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They found that the differences between the two species were mostly the result of 'neutral' mutations, or genetic changes with little or no consequence for the functioning of blood proteins themselves.The neutrality of these mutations meant they could be used as a yardstick of evolutionary distance - the more mutations accumulated, the longer the time since the species split.

It isn't as accurate as the geological clocks used routinely to date rocks and fossils by geologists, although, they also have their uncertainties of course.

And, rather cleverly, modern molecular clocks use dated geological events as a kind of reference or standard against which to calibrate evolutionary time, especially the 'tick rate' (or mutation rate) of the clock itself.

They are fossils captured in volcanic rock that can be given an absolute date.

(Any remnant of the past, not just bones, can be considered a fossil.) 3.6 million years ago, a volcano now called Sadiman puffed out a cloud of ash that blanketed the surrounding area.

Traditional analyses can only rely on the information gained from the study of the external morphology of specimens, and these approaches limited the study of human evolution.

The application of computed tomography (CT) has facilitated major developments in paleoanthropology.

Still, Huxley's work made it starkly clear that humans were a Great Ape, closer to our African kin than our East Asian ape cousins, the orangutan.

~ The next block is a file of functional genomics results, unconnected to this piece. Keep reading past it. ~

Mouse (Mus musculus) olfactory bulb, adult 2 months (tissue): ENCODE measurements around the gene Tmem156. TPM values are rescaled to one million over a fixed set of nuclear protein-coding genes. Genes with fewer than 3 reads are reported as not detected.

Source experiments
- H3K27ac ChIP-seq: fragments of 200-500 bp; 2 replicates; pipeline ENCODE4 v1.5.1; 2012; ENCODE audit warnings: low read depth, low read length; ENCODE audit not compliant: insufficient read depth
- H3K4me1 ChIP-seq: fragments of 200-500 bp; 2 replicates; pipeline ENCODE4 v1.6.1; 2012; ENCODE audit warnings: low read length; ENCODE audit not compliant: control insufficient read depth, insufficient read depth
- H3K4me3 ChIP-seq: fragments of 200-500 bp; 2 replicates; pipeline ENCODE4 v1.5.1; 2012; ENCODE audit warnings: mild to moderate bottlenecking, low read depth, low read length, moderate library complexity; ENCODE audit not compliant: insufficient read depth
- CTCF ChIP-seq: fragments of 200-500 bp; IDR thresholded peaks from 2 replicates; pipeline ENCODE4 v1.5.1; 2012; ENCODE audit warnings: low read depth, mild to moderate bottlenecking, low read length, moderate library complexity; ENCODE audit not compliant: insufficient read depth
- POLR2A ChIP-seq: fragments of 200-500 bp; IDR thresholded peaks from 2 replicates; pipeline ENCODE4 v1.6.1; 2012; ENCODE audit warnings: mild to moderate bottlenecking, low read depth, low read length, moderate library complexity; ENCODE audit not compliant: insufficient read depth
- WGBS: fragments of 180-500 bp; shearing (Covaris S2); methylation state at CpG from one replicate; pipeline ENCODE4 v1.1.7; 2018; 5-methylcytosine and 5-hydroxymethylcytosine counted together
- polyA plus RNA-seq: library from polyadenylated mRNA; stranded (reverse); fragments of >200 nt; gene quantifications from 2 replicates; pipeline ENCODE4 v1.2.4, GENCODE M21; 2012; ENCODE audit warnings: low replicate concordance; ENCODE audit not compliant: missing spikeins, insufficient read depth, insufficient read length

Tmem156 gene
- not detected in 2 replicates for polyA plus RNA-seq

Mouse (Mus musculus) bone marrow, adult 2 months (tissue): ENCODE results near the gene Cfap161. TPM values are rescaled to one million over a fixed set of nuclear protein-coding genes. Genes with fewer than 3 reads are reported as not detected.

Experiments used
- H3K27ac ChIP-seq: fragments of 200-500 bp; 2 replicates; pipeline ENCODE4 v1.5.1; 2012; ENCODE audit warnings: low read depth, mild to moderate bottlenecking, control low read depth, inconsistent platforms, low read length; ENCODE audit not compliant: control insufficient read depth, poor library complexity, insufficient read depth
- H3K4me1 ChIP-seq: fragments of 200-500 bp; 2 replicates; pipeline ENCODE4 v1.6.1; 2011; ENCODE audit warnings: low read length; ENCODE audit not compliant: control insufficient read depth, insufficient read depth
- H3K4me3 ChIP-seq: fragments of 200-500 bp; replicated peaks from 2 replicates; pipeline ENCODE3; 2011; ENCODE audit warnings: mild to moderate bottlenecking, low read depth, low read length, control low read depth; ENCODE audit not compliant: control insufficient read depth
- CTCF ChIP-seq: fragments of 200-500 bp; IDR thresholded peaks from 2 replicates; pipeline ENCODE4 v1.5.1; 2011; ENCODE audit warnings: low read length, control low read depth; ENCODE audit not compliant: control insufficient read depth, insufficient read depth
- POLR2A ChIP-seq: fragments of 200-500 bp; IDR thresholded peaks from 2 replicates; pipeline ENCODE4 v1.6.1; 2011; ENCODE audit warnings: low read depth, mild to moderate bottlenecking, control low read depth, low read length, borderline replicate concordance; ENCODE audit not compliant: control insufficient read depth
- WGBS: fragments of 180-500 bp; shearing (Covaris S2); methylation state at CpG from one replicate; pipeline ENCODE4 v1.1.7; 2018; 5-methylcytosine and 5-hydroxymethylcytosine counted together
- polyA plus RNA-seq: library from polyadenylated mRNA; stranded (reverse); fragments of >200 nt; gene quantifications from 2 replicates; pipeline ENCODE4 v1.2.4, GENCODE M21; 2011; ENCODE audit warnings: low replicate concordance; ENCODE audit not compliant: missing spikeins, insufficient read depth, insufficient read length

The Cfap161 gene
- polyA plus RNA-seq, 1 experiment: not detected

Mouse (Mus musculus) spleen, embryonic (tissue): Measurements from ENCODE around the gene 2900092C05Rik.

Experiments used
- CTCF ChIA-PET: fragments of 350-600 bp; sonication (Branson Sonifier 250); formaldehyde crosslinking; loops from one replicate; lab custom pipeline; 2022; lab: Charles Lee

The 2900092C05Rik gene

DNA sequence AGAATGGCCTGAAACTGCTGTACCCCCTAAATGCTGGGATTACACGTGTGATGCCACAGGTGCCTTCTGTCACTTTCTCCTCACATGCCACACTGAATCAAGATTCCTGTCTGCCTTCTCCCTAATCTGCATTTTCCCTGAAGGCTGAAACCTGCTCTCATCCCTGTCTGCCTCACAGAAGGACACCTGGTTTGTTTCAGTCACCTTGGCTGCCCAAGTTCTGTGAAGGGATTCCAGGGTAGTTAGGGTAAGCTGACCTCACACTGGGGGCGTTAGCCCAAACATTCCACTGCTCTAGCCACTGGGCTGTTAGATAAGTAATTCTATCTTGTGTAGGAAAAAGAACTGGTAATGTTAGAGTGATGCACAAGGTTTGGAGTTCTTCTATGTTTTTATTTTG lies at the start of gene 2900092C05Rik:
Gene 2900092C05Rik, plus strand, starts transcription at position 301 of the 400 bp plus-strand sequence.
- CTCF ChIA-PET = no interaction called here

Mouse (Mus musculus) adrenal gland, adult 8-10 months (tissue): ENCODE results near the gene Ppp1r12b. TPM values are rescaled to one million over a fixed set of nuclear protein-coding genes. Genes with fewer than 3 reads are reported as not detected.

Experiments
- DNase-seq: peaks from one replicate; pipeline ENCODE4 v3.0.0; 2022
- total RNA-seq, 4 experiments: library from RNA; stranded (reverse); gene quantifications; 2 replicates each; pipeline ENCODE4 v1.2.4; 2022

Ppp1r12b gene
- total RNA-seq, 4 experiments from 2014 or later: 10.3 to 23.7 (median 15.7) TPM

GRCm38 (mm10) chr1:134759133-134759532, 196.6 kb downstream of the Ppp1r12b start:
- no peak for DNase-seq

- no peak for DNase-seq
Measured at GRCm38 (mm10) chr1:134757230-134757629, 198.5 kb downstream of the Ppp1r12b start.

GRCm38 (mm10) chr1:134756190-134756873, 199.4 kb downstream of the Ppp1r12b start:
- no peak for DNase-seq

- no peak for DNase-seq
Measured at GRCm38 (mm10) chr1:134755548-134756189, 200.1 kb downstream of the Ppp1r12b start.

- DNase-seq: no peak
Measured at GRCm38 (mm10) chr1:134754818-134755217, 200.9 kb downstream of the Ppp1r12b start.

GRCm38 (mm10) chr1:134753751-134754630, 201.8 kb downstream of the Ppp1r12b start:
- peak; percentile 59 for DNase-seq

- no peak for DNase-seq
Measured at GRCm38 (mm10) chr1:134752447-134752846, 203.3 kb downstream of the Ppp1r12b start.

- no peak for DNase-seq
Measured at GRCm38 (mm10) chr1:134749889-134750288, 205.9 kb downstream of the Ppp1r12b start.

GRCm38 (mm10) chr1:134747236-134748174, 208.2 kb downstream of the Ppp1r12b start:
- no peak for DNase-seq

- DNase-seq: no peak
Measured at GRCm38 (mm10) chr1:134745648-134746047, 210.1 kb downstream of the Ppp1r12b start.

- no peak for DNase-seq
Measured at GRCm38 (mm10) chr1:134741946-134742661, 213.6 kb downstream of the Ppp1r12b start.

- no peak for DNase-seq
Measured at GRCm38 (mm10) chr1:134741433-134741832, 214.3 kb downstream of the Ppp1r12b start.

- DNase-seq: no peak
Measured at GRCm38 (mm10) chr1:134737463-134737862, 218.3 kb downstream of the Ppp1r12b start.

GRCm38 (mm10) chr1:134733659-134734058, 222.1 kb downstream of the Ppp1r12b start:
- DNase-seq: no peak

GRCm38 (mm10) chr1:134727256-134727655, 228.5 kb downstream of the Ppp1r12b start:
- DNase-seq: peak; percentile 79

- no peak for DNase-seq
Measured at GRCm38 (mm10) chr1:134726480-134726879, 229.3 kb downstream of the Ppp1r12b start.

It was unclear, however, which of the hundreds of extinct ape species found during the nineteenth and twentieth centuries in Africa, Europe and Asia, dating from the period 10 million to 35 million years old, gave rise to the human lineage. David Pilbeam of Harvard University argued that Ramapithecus, a 14 million year old ape from the Siwalik Mountains of Pakistan, but also found in East Africa, was the earliest member of the human line.

Their findings were poised to cause a major upset among anthropologists, and would come to set the framework for understanding the origins of the human branch until today.

Emile Zuckerkandl and twice Nobel Prize winner Linus Pauling were among the many workers studying haemoglobin, and were interested in differences between humans and the gorilla.

Studies examined include virtual fossil reconstruction, the use of endocasts to elucidate brain morphology, biomechanical analyses of bone distribution, imaging of mummies and research on early human health, and skeletal and dental microanatomical research.

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